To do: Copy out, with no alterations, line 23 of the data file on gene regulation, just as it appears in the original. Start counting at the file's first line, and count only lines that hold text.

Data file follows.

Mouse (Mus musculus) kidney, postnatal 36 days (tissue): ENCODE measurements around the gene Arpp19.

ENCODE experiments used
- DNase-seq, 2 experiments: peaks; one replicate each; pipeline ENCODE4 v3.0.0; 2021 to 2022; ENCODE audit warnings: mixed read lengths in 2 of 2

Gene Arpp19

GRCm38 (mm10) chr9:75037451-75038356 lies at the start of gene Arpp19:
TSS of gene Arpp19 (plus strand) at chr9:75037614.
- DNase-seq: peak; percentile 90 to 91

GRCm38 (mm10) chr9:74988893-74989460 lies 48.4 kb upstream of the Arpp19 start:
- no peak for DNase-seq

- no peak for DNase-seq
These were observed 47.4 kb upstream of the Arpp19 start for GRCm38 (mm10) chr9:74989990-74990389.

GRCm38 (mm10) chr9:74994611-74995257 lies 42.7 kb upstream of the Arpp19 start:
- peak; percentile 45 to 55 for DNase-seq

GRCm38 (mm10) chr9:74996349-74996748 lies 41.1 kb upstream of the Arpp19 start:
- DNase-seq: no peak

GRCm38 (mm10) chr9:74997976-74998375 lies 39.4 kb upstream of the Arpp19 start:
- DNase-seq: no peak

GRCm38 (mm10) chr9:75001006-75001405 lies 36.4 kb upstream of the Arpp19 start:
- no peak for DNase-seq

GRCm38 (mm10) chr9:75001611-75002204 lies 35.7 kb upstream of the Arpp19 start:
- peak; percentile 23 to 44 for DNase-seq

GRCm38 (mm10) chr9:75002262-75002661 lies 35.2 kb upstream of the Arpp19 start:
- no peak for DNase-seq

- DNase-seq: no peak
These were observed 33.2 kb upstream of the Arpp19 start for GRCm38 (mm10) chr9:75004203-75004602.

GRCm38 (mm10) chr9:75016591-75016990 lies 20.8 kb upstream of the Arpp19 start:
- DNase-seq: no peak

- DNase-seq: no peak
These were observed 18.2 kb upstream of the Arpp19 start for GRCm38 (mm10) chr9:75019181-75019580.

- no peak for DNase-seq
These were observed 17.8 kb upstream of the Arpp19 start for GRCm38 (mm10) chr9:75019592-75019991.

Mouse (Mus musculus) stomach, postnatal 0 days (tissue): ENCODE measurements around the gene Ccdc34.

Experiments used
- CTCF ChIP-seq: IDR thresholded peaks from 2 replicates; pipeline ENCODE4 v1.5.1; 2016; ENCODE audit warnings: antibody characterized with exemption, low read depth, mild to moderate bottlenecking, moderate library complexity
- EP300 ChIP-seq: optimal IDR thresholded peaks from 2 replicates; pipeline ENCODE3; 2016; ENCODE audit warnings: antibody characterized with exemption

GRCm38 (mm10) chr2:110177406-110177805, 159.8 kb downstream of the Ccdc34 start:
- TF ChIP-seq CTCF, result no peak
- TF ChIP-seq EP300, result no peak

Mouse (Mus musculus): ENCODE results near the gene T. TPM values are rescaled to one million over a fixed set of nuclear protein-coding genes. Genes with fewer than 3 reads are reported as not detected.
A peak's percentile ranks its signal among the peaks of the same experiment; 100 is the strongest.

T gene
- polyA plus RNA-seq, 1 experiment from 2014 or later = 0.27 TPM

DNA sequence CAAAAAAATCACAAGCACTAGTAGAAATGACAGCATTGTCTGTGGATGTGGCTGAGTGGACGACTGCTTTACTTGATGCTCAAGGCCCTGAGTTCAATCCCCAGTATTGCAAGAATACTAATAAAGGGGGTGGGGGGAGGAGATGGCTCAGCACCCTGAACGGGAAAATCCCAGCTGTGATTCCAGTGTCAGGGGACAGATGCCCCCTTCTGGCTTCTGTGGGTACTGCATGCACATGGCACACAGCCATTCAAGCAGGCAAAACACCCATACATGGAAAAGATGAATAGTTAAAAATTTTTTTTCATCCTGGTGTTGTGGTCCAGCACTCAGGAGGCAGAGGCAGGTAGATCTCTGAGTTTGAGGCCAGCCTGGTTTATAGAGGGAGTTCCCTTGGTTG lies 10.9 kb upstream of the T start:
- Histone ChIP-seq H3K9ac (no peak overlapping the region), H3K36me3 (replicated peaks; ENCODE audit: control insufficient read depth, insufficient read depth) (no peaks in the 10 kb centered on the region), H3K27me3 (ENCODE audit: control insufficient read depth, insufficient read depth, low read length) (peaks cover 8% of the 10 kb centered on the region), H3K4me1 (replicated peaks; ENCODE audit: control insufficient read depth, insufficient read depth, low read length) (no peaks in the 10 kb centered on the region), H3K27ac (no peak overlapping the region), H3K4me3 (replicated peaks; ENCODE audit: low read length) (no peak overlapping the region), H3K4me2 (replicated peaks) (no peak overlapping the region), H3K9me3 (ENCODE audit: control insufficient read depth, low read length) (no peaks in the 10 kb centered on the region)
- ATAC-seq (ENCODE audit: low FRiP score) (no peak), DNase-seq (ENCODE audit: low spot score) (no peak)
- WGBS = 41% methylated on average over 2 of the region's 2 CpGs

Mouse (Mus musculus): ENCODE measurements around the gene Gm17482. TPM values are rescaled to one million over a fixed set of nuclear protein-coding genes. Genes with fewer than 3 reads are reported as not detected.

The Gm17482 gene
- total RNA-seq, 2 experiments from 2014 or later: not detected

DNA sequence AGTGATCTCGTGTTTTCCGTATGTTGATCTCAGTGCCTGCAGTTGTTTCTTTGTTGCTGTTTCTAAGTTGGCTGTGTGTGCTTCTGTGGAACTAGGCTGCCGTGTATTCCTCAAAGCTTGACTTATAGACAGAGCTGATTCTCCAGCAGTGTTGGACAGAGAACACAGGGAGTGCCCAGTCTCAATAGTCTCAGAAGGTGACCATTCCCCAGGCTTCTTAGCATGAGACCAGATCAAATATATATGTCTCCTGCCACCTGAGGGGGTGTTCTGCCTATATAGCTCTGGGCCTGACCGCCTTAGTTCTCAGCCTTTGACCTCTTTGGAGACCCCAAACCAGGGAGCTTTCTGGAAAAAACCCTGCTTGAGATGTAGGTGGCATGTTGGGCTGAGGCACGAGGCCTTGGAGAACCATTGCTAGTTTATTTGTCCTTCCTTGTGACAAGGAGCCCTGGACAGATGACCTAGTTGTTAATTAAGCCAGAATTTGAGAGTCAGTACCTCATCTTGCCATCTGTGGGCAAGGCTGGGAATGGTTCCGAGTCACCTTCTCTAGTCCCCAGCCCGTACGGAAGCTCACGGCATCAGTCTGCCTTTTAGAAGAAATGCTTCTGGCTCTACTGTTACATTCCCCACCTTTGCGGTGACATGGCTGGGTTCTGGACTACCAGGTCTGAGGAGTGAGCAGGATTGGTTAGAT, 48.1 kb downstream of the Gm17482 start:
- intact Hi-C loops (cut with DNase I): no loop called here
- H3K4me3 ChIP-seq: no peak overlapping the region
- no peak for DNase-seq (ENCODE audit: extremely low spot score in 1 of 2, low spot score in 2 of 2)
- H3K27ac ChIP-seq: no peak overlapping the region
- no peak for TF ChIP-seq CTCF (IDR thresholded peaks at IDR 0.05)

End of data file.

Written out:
- no peak for DNase-seq